Event Report: After the Bundestag Elections - What lies ahead for German-V4 cooperation?
On October 19, 2017, the CEU Center for European Neighborhood Studies (CENS) and the Friedrich Ebert Stiftung (FES) Budapest office hosted a roundtable discussion on the impact of Germany’s recent elections on German-Visegrad relations titled “After the Bundestag Election: What Lies Ahead for German-V4 Cooperation?”
The event was opened by Jan Niklas Engels, Director of the Friedrich Ebert Stiftung (FES) Budapest office, who welcomed the audience and particularly a large group of northern German students who were visiting Budapest, including CEU, for a study visit. Next, CENS director Péter Balázs reflected on the future relationship between Germany and the Visegrad countries. He highlighted that Europe is currently facing many important changes, such as the German elections that saw the introduction of two new parties in the Bundestag and the at the time upcoming Czech elections. Professor Balázs went on to emphasise that for the first time in history, the president of the European Commission invited the leaders of the four Visegrad countries for an official dinner to discuss migration, the future of Europe, and compliance with EU rules. He stressed the importance of this dinner and the changing role of the V4 countries within the current political framework of the EU.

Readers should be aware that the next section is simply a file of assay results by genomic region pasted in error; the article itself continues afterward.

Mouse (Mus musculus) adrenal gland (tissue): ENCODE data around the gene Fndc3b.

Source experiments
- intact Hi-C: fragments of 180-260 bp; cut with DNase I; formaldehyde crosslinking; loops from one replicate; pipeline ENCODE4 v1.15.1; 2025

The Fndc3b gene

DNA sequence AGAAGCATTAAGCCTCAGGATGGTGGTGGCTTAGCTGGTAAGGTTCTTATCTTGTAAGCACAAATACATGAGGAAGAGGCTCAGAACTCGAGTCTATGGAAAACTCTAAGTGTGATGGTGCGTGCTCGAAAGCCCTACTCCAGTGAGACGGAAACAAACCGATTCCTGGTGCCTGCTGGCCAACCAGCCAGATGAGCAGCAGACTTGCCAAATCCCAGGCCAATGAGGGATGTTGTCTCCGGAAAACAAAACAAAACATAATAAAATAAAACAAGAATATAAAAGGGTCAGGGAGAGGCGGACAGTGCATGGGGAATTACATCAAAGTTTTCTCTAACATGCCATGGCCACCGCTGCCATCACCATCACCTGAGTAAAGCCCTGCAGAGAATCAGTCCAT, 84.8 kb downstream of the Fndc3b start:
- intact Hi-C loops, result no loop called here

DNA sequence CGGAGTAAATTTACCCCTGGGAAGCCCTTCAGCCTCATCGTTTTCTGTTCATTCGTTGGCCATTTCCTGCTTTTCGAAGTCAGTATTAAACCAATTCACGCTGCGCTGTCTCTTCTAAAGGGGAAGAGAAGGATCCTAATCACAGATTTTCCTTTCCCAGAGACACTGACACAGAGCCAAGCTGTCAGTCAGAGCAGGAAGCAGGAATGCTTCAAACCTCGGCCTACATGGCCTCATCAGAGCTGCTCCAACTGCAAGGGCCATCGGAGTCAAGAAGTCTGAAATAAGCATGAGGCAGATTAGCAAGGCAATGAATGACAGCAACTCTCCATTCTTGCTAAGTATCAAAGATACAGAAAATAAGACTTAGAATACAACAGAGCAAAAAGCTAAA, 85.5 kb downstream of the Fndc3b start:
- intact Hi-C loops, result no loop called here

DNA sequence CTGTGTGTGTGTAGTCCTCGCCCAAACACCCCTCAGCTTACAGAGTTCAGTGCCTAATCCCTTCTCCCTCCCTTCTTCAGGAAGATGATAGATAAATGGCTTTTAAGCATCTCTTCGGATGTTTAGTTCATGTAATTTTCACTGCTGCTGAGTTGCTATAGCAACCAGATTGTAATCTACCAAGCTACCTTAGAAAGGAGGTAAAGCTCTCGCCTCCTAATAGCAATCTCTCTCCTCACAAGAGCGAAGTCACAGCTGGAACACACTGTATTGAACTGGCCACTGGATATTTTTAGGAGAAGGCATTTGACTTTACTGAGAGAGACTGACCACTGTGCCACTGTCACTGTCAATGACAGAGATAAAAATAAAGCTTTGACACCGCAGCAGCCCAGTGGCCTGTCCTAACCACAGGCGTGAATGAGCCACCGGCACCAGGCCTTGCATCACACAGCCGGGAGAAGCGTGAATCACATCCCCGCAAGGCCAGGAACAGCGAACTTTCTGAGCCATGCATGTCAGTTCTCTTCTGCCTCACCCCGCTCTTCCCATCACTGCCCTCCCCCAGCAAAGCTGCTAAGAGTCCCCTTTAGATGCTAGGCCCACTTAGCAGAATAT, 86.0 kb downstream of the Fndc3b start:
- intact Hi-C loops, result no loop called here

Subsequently, the keynote address was delivered by Kai-Olaf Lang, Senior Fellow at the Stiftung Wissenschaft und Politik in Berlin. Lang structured his talk along 4 main points: German-Central European relations in the context of the EU, the recent elections in Germany and possible implications for European affairs, the Visegrad countries in the EU, and the prospects and challenges of German-Central European relations. Lang stated that the EU is now facing a new experience of negative integration, which was originally just an academic concept but has now become a political debate, first with Greece and then with Brexit. Additionally, the EU is facing increasing fragmentation along both the East-West and North-South divides. The EU is experiencing the rise of populism and political fringe actors, while member states are facing substantial domestic challenges, such as political dysfunction, corruption, and even the erosion of democracy. However, despite ongoing crises, there was no domino effect after Brexit, and there is a surprising resilience of the EU, the project has not fallen apart, and demonstrated the ability to continue cooperation under stress. Lang summarized two approaches to transforming current relations within the EU. The first approach rests on a gradualist philosophy, without substantial redesign and reorientation of the EU. The second approach would be the reset of integration based on smaller circles. However, the framework of these circles is not clear, and there is an ongoing debate whether they should be open to everyone or maintain a certain exclusivity. Next, Lang discussed German elections and argued that the results were not a dramatic change, but instead a sort of normalization of German politics. Overall, Germany has retained continuity despite the presence of AfD, also within German foreign affairs.